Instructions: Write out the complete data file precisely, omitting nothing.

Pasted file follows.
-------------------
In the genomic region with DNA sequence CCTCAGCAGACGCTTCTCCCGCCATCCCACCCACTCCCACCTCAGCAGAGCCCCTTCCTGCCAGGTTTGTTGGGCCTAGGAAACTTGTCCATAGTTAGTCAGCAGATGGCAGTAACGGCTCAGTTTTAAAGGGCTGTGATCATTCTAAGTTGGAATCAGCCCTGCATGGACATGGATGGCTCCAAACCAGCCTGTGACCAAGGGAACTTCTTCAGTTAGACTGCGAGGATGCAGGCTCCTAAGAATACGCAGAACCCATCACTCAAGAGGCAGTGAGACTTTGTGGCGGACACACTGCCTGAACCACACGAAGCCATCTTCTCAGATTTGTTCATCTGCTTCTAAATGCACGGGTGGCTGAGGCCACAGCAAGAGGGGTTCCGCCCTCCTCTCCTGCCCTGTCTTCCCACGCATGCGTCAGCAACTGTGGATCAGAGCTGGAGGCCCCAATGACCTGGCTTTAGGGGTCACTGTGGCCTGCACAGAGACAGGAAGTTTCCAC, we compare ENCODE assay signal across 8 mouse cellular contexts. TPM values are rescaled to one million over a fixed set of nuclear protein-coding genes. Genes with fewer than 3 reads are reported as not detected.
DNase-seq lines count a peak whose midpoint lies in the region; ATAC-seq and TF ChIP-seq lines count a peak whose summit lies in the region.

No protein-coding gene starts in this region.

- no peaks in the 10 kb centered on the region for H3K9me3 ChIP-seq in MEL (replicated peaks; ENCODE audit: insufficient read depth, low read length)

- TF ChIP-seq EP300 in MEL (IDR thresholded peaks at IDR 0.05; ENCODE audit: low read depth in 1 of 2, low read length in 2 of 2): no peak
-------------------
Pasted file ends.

In the genomic region with DNA sequence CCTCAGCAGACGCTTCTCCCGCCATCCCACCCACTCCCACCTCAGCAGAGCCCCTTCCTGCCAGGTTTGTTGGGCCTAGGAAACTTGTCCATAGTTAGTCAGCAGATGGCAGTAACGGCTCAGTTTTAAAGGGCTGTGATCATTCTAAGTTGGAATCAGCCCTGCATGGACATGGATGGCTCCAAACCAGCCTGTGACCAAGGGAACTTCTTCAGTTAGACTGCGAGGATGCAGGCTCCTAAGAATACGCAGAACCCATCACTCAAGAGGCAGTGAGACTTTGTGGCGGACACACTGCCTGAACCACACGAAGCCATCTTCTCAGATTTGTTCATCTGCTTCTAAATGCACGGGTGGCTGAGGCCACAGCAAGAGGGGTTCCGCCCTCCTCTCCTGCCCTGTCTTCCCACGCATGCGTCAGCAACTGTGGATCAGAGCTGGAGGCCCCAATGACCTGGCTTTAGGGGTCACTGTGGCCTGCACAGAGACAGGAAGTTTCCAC, we compare ENCODE assay signal across 8 mouse cellular contexts. TPM values are rescaled to one million over a fixed set of nuclear protein-coding genes. Genes with fewer than 3 reads are reported as not detected.
DNase-seq lines count a peak whose midpoint lies in the region; ATAC-seq and TF ChIP-seq lines count a peak whose summit lies in the region.

No protein-coding gene starts in this region.

- no peaks in the 10 kb centered on the region for H3K9me3 ChIP-seq in MEL (replicated peaks; ENCODE audit: insufficient read depth, low read length)

- TF ChIP-seq EP300 in MEL (IDR thresholded peaks at IDR 0.05; ENCODE audit: low read depth in 1 of 2, low read length in 2 of 2): no peak